The Mysterious Case of the July 3rd Fireworks Show
By Alexander Hough in Arts & Entertainment on Jul 1, 2009 7:00PM
Photo by Ruthieki
It remains unclear why the change was made. In his June 16 article about the GPMF, Dennis Polkow of Newcity Music describes GPMF Principal Conductor Carlos Kalmar as "visibly agitated" when the move was brought up in conversation:
That concert could be heard by throngs up and down the lakefront from loudspeakers and radios. In fact, the GPO even released a recording called "Independence Day Eve at Grant Park" in 1998 with a cover showing the Orchestra performing while fireworks dart over a Chicago skyline. "I can’t talk about this," says Kalmar, "because I was there and I know all of the back story, and I don’t want to start point pointing fingers at people. It is not my style."
Further, members of the administrations of the GPMF and Millennium Park have also indicated the move was not their idea, instead saying the decision was made by the Mayor's Office of Special Events, the City department responsible for programming in Grant Park.
When asked about the reason the change was made, MOSE Director of Public Relations Cindy Gatziolis said that the Taste of Chicago is an ever-changing event, and the 85th was brought in in the interest of increasing patriotism, as issue that went beyond just having a military unit perform. "When last year's soundtrack was found to be missing some American-themed songs, we worked to improve that for this year," said Gatziolis. Additionally, when asked to respond to GPMF and Millennium Park's depiction of the decision as unilateral in nature, Gatziolis said, "I can assure you that final decisions were made in a meeting with both parties present and both parties agreeing."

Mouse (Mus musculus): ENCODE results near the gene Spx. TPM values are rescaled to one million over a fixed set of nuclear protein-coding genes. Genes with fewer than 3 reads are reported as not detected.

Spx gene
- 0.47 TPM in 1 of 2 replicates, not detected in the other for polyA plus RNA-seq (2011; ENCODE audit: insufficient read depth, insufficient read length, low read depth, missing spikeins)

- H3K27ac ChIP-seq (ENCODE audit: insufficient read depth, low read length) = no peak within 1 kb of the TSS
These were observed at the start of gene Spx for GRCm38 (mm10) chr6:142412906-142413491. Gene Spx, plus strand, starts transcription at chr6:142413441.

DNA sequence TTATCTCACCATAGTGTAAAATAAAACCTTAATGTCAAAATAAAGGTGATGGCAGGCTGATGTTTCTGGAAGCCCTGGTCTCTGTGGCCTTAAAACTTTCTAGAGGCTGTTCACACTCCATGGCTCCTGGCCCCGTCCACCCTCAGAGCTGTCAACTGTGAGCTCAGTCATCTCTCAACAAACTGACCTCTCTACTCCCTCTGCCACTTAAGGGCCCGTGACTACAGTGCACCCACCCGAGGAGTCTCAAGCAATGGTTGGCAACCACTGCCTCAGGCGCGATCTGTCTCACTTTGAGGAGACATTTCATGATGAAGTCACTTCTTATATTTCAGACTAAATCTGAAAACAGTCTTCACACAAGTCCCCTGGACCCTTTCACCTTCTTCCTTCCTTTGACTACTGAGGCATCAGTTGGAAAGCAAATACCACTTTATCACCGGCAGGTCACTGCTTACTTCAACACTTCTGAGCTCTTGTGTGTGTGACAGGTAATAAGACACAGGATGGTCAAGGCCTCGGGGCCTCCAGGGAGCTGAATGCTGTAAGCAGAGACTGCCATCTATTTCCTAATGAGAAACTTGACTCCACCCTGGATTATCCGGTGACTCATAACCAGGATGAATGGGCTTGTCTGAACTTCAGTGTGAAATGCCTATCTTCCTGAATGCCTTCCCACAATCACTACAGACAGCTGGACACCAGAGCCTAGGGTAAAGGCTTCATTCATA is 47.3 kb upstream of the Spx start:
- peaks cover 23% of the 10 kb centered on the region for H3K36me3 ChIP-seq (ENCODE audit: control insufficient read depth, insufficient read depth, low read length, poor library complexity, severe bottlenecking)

Regardless of how the parties arrived at the decision, the fact remains that there will now be two concerts chock full of patriotic tunes. Aside from a few overlaps - the national anthem, "Battle Hymn of the Republic," "America the Beautiful," and "Stars and Stripes Forever" - the repertoire will be different.
Friday, July 3, at 7:30 p.m. - Petrillo Music Shell
The 85th Army Band, based in Arlington Heights, will augment their forty musicians - the standard number for an Army Reserve band - with an additional twenty-one musicians from the 312th, 451st, and 484th Army Bands, as well as a vocal quartet consisting of two civilians, Cherilee Wadsworth Walker and Kirk Moser, alongside the 85th's Sergeant Michael Griffin and Specialist Tina Schultz. Following their performance of patriotic numbers, 101.9 The Mix will provide the soundtrack for the twenty minutes of fireworks put on by Melrose Pyrotechnics, the U.S. representative at next month's international fireworks competition "L'International des Feux Loto-Québec."
Saturday, July 4, at 1:30 p.m. - Jay Pritzker Pavilion
The Grant Park Orchestra's performance with special guest tap dancer Lane Alexander will begin at 1:30 p.m., but show up at 11:00 a.m. to picnic and enjoy the fairly obscure theme of John McCutcheon's "Bird Center," a series of cartoons by the former Tribune cartoonist based on a fictional Illinois town. Members of Collaboraction will be on the lawn acting as Bird Center citizens, and Tim Samuelson, the curator of the McCutcheon exhibit currently at the Cultural Center, will dress up like the "Bird Center" character Judge Warden and read the Declaration of Independence. Bring your own lunch or buy a lunch from Marcello's - also "Bird Center"-themed - for $6.95.